In balancing always inexact historical analogies against always singular current circumstances, caution is in order. Yet there is another relevant factor that may indicate the direction of the deeper current of events in Afghanistan: whether Nato can maintain the will to continue to fight and build in Afghanistan for the many years that may be necessary. Three current news items are relevant in this respect.

The first reports a claim that British forces in southern Afghanstan have killed as many as 7,000 Taliban – and no less than 6,000 of them since January 2007 (see Michael Smith, “Army Has Killed 7000 Taliban”, Sunday Times, 13 April 2008). The human costs of this carnage are grave enough, but leaving that aside it might be assumed that the figure is regarded as a sign of military success. Not so: the story reflects an intelligent recognition that deaths on this scale “are a boost for the Taliban when fighters recruited from the local population are killed, as the dead insurgent’s family then feels a debt of honour to take up arms against British soldiers.” The assessment, put bluntly, is that killing Taliban makes even more enemies.

Taliban forces in Afghanistan

The second news item indicates a recognition in the Pentagon that troop numbers in Afghanistan are inadequate for the task assigned to them, as Taliban militias seek to avoid open conflict with well-armed Nato forces and move to operate in areas where Nato is largely absent (see Jonathan S Landay, “U.S. Seeking Troops To Send to Afghanistan“, Miami Herald, 16 April 2008). The Pentagon is seeking 7,000 more troops to supplement the 3,200 United States marines that have been deployed in early 2008 (and are due to return by the year’s end, with no replacements yet identified. Even in these circumstances, most Nato allies will not agree to increase their forces.

The small prospect of troop withdrawals from Iraq was still alive until the upsurge in violence there – reflected in the mood of the senatorial hearings of David H Petraeus and Ryan C Crocker, and the statement of George W Bush on 10 April 2008 – effectively killed it (see “A war of decades“, 10 April 2008). Thus the combination of military overstretch and a lack of Nato solidarity means that the United States is facing conflicts in two areas without the forces it believes it needs.

The third report concerns the level of US casualties in Iraq and Afghanistan (reflected in new figures released by the Pentagon that barely registered in the media). The US military death-toll in the two main wars is now 4,492; but at least as significant is the huge number of wounded, together with the troops evacuated back to the United States because of accidental injury or mental of physical illness (see Pia Malbran, “Military Releases High Casualty Figures“, CBS News, 14 April 2008). The number of those injured in combat now runs to 31,590, and another 38,631 have been returned to the United States for non-combat problems. Some of the latter may have been withdrawn for routine treatment or tests; but the great majority are, at the very least, indirect casualties of war.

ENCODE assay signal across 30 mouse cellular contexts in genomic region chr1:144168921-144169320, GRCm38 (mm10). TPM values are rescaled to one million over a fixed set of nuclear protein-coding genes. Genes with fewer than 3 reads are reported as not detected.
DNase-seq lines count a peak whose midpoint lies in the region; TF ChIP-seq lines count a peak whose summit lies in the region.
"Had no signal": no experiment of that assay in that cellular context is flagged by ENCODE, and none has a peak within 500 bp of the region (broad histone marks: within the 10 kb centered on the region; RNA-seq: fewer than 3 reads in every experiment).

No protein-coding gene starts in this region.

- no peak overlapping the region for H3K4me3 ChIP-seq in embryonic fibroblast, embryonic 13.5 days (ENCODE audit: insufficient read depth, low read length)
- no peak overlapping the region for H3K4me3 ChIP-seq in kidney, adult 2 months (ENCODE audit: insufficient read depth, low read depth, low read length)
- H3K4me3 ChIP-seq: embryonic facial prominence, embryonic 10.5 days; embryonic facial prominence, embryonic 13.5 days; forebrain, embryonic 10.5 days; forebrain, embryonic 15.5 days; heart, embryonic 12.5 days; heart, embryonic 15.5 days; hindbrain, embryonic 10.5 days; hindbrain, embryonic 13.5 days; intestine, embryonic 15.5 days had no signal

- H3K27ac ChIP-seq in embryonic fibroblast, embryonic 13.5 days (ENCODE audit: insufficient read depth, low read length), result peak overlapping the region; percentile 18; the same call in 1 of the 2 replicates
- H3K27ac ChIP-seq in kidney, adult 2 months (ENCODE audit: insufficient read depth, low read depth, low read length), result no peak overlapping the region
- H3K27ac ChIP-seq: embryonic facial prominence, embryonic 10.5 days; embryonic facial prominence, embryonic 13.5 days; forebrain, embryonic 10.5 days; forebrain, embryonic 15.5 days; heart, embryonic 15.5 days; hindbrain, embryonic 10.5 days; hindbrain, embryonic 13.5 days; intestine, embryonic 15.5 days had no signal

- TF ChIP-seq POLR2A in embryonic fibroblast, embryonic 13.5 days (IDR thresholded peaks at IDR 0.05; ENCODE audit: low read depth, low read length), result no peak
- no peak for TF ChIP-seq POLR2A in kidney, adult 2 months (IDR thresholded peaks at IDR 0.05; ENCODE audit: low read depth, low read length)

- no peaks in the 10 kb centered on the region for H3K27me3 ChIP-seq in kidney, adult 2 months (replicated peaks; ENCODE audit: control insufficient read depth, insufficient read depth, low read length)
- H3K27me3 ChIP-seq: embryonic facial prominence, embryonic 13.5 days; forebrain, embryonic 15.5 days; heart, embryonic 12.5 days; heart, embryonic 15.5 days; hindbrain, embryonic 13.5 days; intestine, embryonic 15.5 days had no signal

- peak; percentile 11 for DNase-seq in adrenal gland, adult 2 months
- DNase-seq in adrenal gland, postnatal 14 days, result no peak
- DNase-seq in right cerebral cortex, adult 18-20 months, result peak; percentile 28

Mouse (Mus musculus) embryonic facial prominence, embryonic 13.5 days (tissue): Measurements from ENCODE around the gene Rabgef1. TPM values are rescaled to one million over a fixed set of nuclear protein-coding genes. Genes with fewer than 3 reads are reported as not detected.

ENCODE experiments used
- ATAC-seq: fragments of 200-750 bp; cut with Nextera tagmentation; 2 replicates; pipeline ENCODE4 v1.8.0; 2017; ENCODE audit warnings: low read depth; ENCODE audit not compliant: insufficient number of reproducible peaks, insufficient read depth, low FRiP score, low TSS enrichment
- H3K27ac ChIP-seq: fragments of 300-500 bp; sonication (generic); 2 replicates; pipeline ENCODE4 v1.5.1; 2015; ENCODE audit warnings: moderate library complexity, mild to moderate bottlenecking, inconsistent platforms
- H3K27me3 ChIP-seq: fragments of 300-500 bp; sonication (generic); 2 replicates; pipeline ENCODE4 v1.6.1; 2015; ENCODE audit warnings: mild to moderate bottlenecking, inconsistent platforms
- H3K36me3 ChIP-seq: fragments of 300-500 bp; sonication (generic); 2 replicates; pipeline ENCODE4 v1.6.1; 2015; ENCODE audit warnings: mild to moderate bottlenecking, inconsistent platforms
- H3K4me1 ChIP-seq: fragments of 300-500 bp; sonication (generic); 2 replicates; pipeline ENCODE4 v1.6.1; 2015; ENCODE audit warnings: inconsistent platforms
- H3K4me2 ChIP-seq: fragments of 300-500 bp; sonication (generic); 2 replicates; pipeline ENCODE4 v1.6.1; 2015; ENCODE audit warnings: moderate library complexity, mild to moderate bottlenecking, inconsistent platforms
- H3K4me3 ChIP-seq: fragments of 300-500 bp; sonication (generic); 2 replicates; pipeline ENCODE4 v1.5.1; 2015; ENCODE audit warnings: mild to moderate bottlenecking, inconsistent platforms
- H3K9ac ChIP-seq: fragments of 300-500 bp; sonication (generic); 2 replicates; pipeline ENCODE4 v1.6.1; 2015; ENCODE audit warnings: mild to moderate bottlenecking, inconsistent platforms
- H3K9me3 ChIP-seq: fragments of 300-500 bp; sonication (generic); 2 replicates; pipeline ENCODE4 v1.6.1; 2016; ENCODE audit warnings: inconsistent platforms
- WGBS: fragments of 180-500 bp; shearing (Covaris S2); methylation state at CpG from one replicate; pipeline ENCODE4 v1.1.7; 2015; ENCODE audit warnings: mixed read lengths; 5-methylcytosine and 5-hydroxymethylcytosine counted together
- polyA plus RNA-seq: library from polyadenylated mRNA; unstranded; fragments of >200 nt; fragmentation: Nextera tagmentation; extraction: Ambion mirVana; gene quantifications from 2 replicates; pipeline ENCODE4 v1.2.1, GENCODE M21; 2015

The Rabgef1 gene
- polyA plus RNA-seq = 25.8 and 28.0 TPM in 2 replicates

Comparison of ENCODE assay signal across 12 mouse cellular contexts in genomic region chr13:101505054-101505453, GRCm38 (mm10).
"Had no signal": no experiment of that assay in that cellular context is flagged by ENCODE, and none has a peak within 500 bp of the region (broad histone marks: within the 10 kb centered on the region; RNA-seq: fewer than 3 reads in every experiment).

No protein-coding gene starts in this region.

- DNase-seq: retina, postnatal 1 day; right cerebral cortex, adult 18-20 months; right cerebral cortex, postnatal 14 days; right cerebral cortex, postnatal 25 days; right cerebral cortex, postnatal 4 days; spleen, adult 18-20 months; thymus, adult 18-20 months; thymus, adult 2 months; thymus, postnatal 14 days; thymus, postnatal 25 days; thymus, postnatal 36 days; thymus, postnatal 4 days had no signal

Furthermore, a increasing proportion of recent veterans has been reporting to the department of veterans’ affairs (DVA) for treatment, frequently for problems originating during active service. The DVA had treated 299,585 from January 2002 to January 2008, 120,049 (40% of the total) for mental-health disorders.

These three stories together portray a very different picture of the strategic predicament of the United States and its allies in Afghanistan (and Iraq) from the optimistic comments of Brigadier-General Carlos Branco – and perhaps a more accurate one. In 1954, the French gave up in the face not just of “external” pressure and setback but of an “inner” corrosion of their resolve.

French forces surrender at Dien Bien Phu

Nato in general and the United States in particular may not yet be at that point: but they face wars that could stretch for decades, and – whether or not they suffer an Afghan or Iraqi equivalent of Dien Bien Phu – their opponents are expecting their hearts eventually to fail.

Paul Rogers is Professor of Peace Studies at Bradford University and is International Security Editor for Open Democracy where his weekly column has appeared since September 26, 2001. His most recent book is Why We’re Losing the War on Terror (Polity, 2007) – an analysis of the strategic misjudgments of the post-9/11.

This article was published at Open Democracy on 17 April 2008. It was posted at Japan Focus on April 25, 2008.